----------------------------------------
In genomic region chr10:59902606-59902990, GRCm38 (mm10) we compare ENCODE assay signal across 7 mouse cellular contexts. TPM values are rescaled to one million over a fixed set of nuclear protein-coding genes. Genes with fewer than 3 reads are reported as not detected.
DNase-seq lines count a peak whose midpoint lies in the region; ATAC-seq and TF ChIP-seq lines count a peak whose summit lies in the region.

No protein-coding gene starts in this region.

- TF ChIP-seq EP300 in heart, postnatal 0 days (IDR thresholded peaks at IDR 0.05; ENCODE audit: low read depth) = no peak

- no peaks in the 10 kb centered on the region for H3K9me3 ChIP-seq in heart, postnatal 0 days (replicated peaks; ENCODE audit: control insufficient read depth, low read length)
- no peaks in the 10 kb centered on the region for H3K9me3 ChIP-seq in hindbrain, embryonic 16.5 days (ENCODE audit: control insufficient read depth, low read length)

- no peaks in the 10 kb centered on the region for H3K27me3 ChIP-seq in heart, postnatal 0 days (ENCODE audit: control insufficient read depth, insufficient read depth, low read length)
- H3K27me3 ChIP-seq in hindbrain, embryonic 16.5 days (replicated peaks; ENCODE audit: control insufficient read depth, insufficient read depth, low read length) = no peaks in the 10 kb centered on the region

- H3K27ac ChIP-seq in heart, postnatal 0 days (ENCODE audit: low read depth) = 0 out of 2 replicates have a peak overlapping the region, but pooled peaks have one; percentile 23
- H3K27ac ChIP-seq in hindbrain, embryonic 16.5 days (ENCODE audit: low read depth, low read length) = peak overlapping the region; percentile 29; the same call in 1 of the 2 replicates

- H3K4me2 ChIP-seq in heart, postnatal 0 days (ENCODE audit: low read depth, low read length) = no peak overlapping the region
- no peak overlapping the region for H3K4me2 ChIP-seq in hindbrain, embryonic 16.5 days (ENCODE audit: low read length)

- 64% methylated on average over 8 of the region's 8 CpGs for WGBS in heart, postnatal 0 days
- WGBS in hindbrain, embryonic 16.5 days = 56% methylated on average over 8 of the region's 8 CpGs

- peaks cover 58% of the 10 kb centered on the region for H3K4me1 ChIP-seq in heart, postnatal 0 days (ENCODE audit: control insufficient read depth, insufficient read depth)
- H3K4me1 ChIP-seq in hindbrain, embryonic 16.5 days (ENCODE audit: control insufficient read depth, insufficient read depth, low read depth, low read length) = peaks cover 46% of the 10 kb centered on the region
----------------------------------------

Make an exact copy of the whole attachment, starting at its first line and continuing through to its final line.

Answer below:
In genomic region chr10:59902606-59902990, GRCm38 (mm10) we compare ENCODE assay signal across 7 mouse cellular contexts. TPM values are rescaled to one million over a fixed set of nuclear protein-coding genes. Genes with fewer than 3 reads are reported as not detected.
DNase-seq lines count a peak whose midpoint lies in the region; ATAC-seq and TF ChIP-seq lines count a peak whose summit lies in the region.

No protein-coding gene starts in this region.

- TF ChIP-seq EP300 in heart, postnatal 0 days (IDR thresholded peaks at IDR 0.05; ENCODE audit: low read depth) = no peak

- no peaks in the 10 kb centered on the region for H3K9me3 ChIP-seq in heart, postnatal 0 days (replicated peaks; ENCODE audit: control insufficient read depth, low read length)
- no peaks in the 10 kb centered on the region for H3K9me3 ChIP-seq in hindbrain, embryonic 16.5 days (ENCODE audit: control insufficient read depth, low read length)

- no peaks in the 10 kb centered on the region for H3K27me3 ChIP-seq in heart, postnatal 0 days (ENCODE audit: control insufficient read depth, insufficient read depth, low read length)
- H3K27me3 ChIP-seq in hindbrain, embryonic 16.5 days (replicated peaks; ENCODE audit: control insufficient read depth, insufficient read depth, low read length) = no peaks in the 10 kb centered on the region

- H3K27ac ChIP-seq in heart, postnatal 0 days (ENCODE audit: low read depth) = 0 out of 2 replicates have a peak overlapping the region, but pooled peaks have one; percentile 23
- H3K27ac ChIP-seq in hindbrain, embryonic 16.5 days (ENCODE audit: low read depth, low read length) = peak overlapping the region; percentile 29; the same call in 1 of the 2 replicates

- H3K4me2 ChIP-seq in heart, postnatal 0 days (ENCODE audit: low read depth, low read length) = no peak overlapping the region
- no peak overlapping the region for H3K4me2 ChIP-seq in hindbrain, embryonic 16.5 days (ENCODE audit: low read length)

- 64% methylated on average over 8 of the region's 8 CpGs for WGBS in heart, postnatal 0 days
- WGBS in hindbrain, embryonic 16.5 days = 56% methylated on average over 8 of the region's 8 CpGs

- peaks cover 58% of the 10 kb centered on the region for H3K4me1 ChIP-seq in heart, postnatal 0 days (ENCODE audit: control insufficient read depth, insufficient read depth)
- H3K4me1 ChIP-seq in hindbrain, embryonic 16.5 days (ENCODE audit: control insufficient read depth, insufficient read depth, low read depth, low read length) = peaks cover 46% of the 10 kb centered on the region